Kanemitsu Bakery Looks at the Options
The ovens of Kanemitsu Bakery remain cold since June, when the Department of Health (DOH) suspended their permit after a complaint was filed. Since then, the bakery has been making some of the sanitation improvements stipulated by the DOH. The operation has not been able to reopen as soon as owner George Kanemitsu had originally hoped, and now he said he’s looking into additional options — including establishing a bakery on Oahu.
In the meantime, work on the Molokai facility continues. The restaurant portion of the business remains open because it operates from a separate, permitted kitchen.
Kanemitsu said he anticipates a visit from DOH inspectors, accompanied by a governor’s representative, in the next couple weeks, after which he said he will have a better idea of a date to re-open. He contacted Rep. Mele Carroll and the governor’s office after he felt the DOH “went too extreme.” He said he hopes the DOH will “be more fair” with a neutral party present during the upcoming inspection.
After a June inspection which resulted in the suspended permit, the DOH came up with a checklist to help the bakery correct sanitation shortfalls. Since then, Kanemitsu said he has completed some of the improvements, including resurfacing of tabletops and floors.
“This is the light at the end of the tunnel,” said Kanemitsu.
“The list of improvements was not, in our view, complex or too expensive,” said Gary Gill, DOH deputy director of the Environmental Health Administration.
Keeping Options Open
While Kanemitsu said he hopes to re-open the Molokai facility soon, he said if the upcoming inspection is not favorable, Kanemitsu said he may look at other options. He said he is already discussing starting a franchise to bake his bread in Honolulu. Molokai resident Waipa Purdy said a friend of his on Oahu in the bakery business contacted him because he heard of the bakery’s troubles and suggested he could help.
“Everybody loves his [Kanemitsu] bread over there,” Purdy said of Oahu. “They know how good that product is.” He said the arrangement could also save shipping and other costs. Kanemitsu — who already ships bread off-island — said he may even consider a mainland franchise.
“I’m gonna try my best to still open here,” Kanemitsu said. He said they’ve gotten lots of calls wondering when the bakery and its famous hot bread will re-open.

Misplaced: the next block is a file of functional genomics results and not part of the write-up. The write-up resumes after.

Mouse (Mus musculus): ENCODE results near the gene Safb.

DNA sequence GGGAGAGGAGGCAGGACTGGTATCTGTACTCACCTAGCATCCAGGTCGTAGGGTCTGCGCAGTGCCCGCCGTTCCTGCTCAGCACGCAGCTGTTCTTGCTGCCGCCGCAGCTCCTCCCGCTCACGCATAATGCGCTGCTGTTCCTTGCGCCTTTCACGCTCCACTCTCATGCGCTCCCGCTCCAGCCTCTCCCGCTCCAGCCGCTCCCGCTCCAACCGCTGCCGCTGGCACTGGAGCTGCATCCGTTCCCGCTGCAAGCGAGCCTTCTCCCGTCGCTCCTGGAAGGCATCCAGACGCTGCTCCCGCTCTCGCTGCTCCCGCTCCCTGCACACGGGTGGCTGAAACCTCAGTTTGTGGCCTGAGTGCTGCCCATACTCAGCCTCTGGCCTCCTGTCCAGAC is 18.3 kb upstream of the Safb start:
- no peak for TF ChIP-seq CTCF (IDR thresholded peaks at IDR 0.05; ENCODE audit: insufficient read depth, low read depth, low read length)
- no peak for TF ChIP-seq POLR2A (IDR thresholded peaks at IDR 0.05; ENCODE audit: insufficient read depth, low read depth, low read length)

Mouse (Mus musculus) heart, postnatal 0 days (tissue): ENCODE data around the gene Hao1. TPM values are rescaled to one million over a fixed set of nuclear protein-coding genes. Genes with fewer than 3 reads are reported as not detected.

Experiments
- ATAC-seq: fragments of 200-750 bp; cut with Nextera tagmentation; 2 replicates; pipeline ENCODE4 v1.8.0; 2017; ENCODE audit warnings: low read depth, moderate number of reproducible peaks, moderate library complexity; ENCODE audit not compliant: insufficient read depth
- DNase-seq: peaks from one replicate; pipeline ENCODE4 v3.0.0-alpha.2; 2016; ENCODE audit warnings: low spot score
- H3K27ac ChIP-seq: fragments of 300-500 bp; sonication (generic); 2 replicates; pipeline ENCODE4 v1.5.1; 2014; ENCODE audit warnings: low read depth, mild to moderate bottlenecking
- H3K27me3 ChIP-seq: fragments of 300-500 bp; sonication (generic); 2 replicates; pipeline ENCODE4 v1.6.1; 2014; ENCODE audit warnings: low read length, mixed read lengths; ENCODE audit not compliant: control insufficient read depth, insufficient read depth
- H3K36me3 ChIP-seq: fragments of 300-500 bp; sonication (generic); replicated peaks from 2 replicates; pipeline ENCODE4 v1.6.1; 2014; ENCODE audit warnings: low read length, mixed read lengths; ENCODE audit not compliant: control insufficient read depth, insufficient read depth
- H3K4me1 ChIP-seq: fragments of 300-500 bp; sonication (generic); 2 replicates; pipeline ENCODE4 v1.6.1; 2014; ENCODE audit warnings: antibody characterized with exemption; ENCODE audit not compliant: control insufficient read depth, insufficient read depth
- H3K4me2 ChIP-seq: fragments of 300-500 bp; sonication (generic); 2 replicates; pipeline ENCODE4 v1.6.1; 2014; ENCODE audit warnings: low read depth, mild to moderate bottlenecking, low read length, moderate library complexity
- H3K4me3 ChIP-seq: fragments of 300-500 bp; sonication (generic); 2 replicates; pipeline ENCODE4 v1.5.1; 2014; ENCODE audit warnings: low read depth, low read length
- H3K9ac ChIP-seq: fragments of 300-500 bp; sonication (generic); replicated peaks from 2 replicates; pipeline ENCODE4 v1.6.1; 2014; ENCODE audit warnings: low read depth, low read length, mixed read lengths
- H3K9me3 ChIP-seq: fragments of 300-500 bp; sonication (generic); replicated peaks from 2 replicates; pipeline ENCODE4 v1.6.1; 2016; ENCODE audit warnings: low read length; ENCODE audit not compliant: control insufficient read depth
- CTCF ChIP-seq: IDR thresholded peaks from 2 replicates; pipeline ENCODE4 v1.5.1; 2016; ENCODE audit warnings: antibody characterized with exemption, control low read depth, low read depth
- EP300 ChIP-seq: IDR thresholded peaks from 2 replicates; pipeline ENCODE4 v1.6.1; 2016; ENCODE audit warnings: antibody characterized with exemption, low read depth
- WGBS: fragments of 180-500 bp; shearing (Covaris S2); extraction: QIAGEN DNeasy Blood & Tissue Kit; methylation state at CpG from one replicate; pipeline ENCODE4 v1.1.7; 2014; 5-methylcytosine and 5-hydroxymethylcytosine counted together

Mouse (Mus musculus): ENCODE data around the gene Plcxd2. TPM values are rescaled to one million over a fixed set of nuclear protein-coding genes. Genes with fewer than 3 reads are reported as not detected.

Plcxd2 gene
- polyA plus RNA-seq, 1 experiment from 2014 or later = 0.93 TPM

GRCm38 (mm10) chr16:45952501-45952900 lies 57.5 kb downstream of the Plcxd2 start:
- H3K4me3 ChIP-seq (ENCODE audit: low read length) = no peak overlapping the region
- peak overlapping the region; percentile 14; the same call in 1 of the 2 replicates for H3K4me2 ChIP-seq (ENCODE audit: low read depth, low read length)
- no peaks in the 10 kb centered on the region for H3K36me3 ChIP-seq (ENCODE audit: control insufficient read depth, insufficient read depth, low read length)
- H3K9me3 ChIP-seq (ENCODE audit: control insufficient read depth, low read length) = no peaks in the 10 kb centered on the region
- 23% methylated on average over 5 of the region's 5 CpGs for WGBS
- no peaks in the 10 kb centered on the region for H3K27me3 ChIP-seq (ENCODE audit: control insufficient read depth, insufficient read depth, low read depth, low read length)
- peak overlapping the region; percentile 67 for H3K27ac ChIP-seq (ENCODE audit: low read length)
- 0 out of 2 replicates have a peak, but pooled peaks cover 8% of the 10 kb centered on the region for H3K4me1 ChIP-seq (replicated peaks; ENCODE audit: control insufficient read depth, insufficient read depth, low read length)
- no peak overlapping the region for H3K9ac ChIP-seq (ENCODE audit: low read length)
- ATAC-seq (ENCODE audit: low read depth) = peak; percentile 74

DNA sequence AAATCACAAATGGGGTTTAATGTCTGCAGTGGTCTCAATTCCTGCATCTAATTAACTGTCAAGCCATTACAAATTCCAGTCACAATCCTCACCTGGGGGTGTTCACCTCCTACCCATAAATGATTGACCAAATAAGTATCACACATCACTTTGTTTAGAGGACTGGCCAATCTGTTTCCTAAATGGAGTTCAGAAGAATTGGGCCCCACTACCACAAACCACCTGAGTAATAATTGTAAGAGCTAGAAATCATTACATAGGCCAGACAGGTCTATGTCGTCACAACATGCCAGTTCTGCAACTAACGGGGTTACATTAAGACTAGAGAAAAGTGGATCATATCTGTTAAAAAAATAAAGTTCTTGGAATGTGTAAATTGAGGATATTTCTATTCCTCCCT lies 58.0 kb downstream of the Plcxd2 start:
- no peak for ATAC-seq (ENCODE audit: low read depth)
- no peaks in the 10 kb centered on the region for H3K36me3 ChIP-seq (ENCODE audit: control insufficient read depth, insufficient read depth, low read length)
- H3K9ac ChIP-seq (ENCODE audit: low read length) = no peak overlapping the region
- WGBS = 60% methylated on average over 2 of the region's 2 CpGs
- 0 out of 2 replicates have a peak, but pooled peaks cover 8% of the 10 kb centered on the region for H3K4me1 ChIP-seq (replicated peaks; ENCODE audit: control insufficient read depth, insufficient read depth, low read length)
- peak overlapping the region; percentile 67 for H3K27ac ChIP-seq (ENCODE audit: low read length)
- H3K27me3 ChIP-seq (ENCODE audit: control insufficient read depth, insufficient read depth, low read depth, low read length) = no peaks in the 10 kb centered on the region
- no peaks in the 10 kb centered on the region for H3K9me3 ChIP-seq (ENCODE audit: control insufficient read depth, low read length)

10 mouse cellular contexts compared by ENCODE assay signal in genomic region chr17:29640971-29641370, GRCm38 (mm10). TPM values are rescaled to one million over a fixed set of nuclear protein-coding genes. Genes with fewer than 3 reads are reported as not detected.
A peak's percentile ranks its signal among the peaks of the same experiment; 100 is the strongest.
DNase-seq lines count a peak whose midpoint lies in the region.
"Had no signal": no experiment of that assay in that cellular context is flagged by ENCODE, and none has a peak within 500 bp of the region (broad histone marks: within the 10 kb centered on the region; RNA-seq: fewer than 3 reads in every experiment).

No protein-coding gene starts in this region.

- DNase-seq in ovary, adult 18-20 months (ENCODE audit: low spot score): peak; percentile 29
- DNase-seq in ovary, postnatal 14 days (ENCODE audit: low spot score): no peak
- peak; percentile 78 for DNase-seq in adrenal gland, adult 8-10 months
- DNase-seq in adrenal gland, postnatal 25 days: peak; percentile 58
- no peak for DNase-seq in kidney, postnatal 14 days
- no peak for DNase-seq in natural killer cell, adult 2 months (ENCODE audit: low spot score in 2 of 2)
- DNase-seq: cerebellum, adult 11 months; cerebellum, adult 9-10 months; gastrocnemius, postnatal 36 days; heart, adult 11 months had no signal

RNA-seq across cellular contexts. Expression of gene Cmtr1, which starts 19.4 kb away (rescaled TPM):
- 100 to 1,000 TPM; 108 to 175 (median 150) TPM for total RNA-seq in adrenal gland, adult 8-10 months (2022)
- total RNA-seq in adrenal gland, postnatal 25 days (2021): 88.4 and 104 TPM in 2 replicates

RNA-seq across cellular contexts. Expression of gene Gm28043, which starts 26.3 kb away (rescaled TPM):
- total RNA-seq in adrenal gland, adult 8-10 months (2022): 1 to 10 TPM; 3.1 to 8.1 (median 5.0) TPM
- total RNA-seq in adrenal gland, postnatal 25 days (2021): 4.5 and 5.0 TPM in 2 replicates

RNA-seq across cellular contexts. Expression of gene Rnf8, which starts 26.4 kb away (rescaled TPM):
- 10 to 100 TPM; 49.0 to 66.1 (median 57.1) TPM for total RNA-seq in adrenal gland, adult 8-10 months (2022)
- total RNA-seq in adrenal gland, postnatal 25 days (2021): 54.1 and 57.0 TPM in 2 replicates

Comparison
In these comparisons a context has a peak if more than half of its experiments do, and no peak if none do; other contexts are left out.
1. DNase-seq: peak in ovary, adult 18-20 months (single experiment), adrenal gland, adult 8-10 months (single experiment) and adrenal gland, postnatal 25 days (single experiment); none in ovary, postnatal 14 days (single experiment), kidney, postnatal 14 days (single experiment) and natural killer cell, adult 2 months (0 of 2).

Kanemitsu estimates his business has lost about $50,000 from being closed since June. With the three-day Made in Hawaii festival coming up on Oahu Aug. 17 – an event the bakery usually attends – he said there’s the potential to lose another $30,000 by not going this year if the bakery isn’t running again by then.
The list of improvements required to reinstate their permit to bake would require about $12,000 in materials, without labor costs, Kanemitsu estimated.
“The list included things like having table top surfaces that can be cleaned and sanitized and constructing window screens to prevent insects, birds and rodents from entering the
kitchen area,” said Gill, adding that these are mandatory for any food manufacturing operation.
Kanemitsu said other mandatory changes included refinishing the floors, which has already been completed, and smoothing out unevenness in the walls to dust cannot collect.
In addition, Kanemitsu said the DOH has required that a back section of the building be blocked off from the bakery. Kanemitsu said previous inspections had not considered the area – currently used for storage – to be part of the bakery. But this time, he said, they told him he had to build a wall to separate it.
“I hope to hear the good news soon that the needed improvements have been made so we
can allow the bakery to get back in business,” said Gill.
A History of Violations
A June DOH investigation was completed after the department received an anonymous public complaint on June 15 that alleged insects and other foreign substances were found in their baked goods, according to the DOH.
For the second time in four months, the bakery’s permit was suspended after the inspection found “serious deficiencies in the maintenance and manufacturing practices,” according to DOH.
The bakery’s operations were also suspended for three days in March. A routine annual DOH inspection found similar health violations and the bakery was fined $90,000. Kanemitsu hired an attorney and appealed the fines. A hearing on the fines is scheduled for November.
Back in 2000, the bakery was also fined $90,000 for sanitation violations. Kanemitsu said most of those fines were eventually waived.
The family-owned bakery has been operating for more than 75 years. No illness has been reported from consuming its products, according to the DOH.